The charcoal pigments in Schmincke’s new Liquid Charcoal range are made by charring peach stones, cherry pits, and grape seeds. These pigments are combined with gum arabic, and the result is a dust-free paint for artists who work with charcoal. Liquid Charcoal can also make an interesting addition to a watercolour palette. Artist Anna Zadorozhnaya was one of the first to try the new paints, and she shares her findings with us.
A review of Schmincke’s new Liquid Charcoal paints
by Anna Zadorozhnaya
How is charcoal used in drawing? There are two main ways to use it:
- As an independent drawing material, ideal for line drawing, grisaille and tonal sketches.
- As an underdrawing for oil or acrylic painting.
The main difficulty in painting with traditional dry charcoal is that it dirties your hands, the table, and everything around you. Of course, it can be washed off with water, but it is very easy to accidentally smudge the drawing on the paper with your hand while using it.
In coming up with a solution to this problem, Schmincke have produced a very convenient format for this material. Liquid Charcoal is available in 35ml tubes, and its consistency is very similar to gouache. To start working, you can squeeze a little bit of Liquid Charcoal on the palette, take a brush, and start painting. In doing so, all surfaces around are easier to keep clean.
Schmincke’s Liquid Charcoal is available in three colour variations. The difference in colour temperature is made possible by the way the pigment is made- the seeds of the different fruits (collected in Europe) are charred in barrels. Grape Seed Black gives a cold black-grey tint with blue undertone, Cherry Pit Black has a very warm brown tint, and Peach Stone Black gives a tint that ranges from neutral black to neutral grey depending on the thickness of the layer. These shades may slightly vary from batch to batch because natural pigments are used in the production.
Like in gouache and watercolour, gum arabic is the main binder, so Liquid Charcoal can be diluted with water. The water solubility of the material has undeniable advantages – you can easily control its tone and saturation, which is indispensable in tonal drawing, and it can also be used very quickly and effectively to cover large surfaces.
Because the charcoal is bound with gum arabic, Liquid Charcoal smudges much less than charcoal in its traditional dry form, but some of the characteristics of the traditional material also remain true. Depending on the thickness of the layer and the texture of the paper, it can be wiped off to a greater or lesser extent: in the case of smooth paper and a thick layer of paint, it can easily be smudged, but if the paper is textured and the paint is heavily diluted with water, there is almost no smudging.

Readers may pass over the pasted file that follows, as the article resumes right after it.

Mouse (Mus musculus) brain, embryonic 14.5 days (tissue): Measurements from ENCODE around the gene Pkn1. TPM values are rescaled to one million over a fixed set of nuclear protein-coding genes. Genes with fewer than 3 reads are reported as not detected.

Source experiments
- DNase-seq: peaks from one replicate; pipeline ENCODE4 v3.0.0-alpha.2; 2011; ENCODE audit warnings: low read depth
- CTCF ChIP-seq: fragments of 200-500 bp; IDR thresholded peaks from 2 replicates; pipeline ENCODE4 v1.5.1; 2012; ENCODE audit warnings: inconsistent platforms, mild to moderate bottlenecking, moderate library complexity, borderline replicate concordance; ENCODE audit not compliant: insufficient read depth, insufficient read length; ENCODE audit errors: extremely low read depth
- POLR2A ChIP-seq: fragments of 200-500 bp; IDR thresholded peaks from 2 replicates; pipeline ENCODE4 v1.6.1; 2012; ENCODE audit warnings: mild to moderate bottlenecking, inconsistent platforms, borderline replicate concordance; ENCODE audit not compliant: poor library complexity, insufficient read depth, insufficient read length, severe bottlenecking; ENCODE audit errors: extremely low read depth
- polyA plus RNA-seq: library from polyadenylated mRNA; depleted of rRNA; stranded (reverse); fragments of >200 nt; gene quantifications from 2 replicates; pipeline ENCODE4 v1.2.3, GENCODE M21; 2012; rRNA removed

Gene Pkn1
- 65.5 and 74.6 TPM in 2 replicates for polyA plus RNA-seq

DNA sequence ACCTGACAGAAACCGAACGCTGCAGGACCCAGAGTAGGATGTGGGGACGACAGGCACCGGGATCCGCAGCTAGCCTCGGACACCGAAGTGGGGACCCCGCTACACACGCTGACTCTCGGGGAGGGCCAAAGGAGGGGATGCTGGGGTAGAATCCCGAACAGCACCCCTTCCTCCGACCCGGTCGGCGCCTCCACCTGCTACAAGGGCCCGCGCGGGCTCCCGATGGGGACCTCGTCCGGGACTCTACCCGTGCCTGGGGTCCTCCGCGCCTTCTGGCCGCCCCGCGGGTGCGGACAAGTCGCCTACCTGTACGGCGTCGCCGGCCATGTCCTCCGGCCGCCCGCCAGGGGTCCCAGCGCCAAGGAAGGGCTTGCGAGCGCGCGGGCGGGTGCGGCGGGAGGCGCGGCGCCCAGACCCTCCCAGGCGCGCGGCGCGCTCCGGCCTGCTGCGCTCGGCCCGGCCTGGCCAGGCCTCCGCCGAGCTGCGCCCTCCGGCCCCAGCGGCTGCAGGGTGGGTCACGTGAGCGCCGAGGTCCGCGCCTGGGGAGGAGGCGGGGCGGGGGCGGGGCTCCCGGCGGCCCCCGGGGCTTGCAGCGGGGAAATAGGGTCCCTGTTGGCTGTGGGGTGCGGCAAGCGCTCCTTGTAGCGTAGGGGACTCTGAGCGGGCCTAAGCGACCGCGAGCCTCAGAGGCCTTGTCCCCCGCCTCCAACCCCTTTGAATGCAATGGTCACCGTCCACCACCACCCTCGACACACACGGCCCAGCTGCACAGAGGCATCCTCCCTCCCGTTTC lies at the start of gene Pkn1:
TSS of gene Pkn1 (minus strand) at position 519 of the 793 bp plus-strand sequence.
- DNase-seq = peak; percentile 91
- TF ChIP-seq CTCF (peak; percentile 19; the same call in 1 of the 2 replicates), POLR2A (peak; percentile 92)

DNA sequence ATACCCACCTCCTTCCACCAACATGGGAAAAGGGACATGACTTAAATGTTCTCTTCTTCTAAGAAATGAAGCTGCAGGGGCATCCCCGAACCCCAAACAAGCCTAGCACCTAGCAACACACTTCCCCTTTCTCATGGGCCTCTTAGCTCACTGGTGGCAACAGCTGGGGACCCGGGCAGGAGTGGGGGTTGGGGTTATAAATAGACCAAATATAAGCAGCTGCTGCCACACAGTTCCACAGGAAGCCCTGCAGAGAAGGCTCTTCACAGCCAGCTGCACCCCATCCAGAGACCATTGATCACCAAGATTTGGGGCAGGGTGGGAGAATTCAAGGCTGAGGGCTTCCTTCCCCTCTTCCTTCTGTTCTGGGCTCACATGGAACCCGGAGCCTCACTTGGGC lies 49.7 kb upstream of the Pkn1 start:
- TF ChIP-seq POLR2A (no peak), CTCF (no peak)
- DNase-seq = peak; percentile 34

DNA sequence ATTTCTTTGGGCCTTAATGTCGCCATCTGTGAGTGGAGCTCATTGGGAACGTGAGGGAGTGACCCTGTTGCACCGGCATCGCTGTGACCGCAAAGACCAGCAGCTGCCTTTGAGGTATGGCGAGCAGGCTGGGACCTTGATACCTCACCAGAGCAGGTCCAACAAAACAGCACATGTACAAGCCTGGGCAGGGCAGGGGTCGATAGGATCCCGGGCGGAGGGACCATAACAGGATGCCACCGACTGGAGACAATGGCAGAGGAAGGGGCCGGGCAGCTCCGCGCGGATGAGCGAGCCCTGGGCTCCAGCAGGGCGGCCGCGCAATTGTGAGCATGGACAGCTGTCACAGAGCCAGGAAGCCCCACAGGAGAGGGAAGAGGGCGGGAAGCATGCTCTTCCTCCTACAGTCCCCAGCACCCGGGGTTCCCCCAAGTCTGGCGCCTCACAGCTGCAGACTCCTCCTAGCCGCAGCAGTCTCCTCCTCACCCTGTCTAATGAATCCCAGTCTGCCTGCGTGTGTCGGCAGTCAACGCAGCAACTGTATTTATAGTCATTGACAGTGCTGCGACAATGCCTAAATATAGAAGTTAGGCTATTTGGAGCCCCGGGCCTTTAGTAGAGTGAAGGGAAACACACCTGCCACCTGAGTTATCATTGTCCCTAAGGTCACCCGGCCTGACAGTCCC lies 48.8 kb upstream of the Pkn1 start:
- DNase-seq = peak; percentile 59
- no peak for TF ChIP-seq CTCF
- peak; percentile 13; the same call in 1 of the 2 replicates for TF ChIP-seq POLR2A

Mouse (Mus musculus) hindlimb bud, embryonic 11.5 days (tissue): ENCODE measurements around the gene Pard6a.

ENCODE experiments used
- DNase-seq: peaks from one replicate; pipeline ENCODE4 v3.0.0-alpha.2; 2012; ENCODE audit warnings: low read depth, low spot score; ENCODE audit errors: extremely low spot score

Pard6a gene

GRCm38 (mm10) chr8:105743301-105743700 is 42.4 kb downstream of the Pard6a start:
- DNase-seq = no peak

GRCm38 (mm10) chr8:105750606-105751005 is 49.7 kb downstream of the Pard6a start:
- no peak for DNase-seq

It is possible to achieve different tonal gradation not only by diluting charcoal with water, but also by lifting it from the paper surface, which can be done in two ways – with an eraser, or a brush with pure water. According to the results of my tests, the brush with water easily wipes the charcoal down to white paper, the eraser gives a softer edge and a gentler outline, without washing the material off completely.
Using Liquid Charcoal as a base and underpainting with oil or acrylic, subsequent paints do not become muddied due to higher adhesion of the bound carbon pigments. Liquid Charcoal is more firmly fixed to the canvas than traditional charcoal, and stays in place after fairly intense brush movements on top.
In conclusion, Schmincke Liquid Charcoal offers excellent possibilities for painting both as a stand-alone material and as a base for acrylic and oil paint. It is much less messy, while retaining the specific characteristics of the material – matte texture on the surface, the possibility of variety of smooth tonal transitions, and ease of covering large areas.
Schmincke Liquid Charcoal can be found here.
Anna Zadorozhnaya was born and lives in Moscow, Russia. Anna has an MA in Art from Oxford Brookes University and is a da Vinci and Schmincke ambassador. Anna is also a member of the International Federation of Aquarellists.
Her watercolour paintings can be found on her instagram page
More articles by Anna Zadorozhnaya:
- What is Watercolour Granulation?
- How Da Vinci Watercolour Brushes are Made
- Review of Jackson’s Artist Watercolours
- Painting with Schmincke Super Granulating Watercolours